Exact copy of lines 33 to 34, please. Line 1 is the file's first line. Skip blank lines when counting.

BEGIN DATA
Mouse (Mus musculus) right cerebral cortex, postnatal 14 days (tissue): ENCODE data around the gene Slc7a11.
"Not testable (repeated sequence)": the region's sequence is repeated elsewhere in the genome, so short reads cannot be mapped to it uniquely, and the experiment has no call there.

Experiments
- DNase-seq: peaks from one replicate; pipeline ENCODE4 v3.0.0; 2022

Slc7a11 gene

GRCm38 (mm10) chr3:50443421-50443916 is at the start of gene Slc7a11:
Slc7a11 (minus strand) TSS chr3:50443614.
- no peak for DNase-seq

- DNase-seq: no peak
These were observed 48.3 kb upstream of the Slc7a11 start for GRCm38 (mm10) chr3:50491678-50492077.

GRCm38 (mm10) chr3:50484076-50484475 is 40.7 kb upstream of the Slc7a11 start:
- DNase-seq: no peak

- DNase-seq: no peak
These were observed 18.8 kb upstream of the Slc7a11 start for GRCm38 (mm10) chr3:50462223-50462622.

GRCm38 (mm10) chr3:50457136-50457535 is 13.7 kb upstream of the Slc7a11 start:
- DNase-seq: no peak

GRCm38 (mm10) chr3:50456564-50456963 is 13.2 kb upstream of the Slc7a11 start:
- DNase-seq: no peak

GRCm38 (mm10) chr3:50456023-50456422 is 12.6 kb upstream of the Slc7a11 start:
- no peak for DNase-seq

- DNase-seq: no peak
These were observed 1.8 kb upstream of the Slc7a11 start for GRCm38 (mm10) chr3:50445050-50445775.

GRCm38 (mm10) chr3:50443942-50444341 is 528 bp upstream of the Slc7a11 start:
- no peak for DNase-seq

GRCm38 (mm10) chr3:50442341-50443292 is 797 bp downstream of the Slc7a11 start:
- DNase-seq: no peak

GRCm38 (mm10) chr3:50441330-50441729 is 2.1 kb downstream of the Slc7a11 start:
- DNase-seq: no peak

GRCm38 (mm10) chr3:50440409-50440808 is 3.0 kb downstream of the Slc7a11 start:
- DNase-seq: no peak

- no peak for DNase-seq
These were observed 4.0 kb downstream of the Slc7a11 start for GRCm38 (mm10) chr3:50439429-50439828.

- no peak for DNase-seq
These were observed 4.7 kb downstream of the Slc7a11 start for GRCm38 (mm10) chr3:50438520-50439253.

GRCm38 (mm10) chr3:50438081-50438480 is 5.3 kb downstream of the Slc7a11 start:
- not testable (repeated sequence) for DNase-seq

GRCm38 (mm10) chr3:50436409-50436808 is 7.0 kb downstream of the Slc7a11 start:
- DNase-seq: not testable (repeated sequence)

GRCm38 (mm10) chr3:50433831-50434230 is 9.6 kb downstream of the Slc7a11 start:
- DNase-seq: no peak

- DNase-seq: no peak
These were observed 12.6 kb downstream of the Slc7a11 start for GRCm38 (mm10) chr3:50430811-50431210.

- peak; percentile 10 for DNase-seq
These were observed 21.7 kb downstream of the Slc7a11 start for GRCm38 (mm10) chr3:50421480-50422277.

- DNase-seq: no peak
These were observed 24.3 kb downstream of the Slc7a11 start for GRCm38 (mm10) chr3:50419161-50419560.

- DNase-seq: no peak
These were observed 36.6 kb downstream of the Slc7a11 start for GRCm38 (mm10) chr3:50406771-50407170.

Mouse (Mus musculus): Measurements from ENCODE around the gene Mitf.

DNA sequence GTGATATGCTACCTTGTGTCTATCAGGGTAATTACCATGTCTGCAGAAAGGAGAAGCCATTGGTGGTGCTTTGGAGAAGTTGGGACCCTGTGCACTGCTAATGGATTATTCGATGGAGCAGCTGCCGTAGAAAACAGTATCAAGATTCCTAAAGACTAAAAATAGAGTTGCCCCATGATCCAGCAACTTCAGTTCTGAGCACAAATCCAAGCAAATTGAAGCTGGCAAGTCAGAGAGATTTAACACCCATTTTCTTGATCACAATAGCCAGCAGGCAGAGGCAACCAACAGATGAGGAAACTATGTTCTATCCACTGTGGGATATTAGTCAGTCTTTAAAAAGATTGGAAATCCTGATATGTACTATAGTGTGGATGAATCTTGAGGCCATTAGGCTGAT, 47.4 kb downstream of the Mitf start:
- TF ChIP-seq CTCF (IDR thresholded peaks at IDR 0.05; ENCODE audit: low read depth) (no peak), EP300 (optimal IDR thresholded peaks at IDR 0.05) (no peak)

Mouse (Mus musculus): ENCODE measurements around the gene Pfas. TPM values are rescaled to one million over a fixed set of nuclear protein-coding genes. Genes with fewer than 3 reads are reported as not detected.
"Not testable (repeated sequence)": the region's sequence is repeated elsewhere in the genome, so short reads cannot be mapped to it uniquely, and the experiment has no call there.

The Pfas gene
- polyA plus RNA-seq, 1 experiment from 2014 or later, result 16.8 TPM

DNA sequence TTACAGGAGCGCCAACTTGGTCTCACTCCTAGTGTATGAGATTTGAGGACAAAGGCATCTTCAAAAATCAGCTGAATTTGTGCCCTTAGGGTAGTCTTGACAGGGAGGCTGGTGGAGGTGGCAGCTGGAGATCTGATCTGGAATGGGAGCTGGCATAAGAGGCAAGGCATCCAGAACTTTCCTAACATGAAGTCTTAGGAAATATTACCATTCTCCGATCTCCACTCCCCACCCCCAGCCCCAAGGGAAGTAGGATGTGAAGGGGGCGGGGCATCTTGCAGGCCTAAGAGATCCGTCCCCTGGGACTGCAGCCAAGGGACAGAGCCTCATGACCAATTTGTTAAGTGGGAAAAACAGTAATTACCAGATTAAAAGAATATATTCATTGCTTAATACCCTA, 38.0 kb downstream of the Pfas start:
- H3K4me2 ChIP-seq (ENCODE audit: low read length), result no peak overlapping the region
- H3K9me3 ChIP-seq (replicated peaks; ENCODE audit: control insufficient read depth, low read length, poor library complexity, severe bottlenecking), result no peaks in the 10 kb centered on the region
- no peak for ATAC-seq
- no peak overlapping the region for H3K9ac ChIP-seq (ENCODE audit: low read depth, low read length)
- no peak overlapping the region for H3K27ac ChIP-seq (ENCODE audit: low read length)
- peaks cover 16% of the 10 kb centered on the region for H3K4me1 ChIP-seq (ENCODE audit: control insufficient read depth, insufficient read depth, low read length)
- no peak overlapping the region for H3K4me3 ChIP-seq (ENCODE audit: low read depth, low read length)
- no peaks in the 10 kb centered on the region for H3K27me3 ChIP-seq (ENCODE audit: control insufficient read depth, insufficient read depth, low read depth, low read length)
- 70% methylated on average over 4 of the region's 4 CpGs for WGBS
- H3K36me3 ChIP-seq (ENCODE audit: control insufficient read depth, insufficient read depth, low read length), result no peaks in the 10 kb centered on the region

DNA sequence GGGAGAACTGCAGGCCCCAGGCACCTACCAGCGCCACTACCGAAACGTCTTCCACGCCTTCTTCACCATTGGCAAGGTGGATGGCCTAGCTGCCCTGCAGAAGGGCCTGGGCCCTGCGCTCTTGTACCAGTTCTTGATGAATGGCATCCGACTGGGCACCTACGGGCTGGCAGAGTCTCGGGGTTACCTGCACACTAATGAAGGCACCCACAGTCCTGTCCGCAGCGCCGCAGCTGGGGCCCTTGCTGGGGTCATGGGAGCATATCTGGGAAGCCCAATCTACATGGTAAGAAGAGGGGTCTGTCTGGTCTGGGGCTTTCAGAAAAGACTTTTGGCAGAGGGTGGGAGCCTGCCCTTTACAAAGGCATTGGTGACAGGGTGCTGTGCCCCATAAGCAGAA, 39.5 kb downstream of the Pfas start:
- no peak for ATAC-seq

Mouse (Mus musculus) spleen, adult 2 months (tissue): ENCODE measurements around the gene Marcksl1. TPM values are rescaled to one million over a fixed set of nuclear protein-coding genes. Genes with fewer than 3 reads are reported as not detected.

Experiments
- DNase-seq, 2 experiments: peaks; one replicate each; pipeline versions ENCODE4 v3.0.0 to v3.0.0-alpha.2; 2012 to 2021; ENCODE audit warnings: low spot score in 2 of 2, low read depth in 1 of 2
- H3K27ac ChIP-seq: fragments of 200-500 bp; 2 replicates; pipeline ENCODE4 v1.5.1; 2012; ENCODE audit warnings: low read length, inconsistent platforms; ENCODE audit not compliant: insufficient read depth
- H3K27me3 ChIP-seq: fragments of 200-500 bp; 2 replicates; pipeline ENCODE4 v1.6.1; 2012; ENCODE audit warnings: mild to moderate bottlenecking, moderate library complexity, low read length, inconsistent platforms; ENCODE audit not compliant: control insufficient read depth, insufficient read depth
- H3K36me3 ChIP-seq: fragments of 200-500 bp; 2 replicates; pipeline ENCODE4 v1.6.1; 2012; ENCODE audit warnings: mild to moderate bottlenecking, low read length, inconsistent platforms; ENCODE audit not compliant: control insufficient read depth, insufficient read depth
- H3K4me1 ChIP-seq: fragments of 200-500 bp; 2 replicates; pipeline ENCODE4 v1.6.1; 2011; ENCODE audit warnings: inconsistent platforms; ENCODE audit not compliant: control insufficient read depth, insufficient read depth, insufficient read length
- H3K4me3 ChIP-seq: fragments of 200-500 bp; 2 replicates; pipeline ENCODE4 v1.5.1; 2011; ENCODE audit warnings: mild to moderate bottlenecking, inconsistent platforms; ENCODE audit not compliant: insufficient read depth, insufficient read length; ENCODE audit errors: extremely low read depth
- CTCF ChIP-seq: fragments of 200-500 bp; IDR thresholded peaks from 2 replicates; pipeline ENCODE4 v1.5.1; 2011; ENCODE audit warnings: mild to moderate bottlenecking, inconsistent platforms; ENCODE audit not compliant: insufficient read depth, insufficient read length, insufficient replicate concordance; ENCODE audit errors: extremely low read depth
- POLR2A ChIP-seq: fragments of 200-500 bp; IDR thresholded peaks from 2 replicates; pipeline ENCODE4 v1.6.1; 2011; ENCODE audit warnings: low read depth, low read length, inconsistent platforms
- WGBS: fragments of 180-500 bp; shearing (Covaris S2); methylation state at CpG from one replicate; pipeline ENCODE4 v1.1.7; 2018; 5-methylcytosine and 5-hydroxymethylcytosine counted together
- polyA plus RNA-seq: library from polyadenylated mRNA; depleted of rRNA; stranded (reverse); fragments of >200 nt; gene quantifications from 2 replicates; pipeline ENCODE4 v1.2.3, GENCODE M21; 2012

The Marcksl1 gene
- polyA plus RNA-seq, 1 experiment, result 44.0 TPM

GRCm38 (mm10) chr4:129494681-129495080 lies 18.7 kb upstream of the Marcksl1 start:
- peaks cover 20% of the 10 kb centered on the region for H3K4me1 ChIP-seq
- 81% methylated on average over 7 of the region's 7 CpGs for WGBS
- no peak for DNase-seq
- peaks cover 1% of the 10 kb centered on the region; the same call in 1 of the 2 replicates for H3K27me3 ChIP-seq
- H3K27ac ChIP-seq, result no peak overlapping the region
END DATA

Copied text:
- no peak for DNase-seq
These were observed 4.7 kb downstream of the Slc7a11 start for GRCm38 (mm10) chr3:50438520-50439253.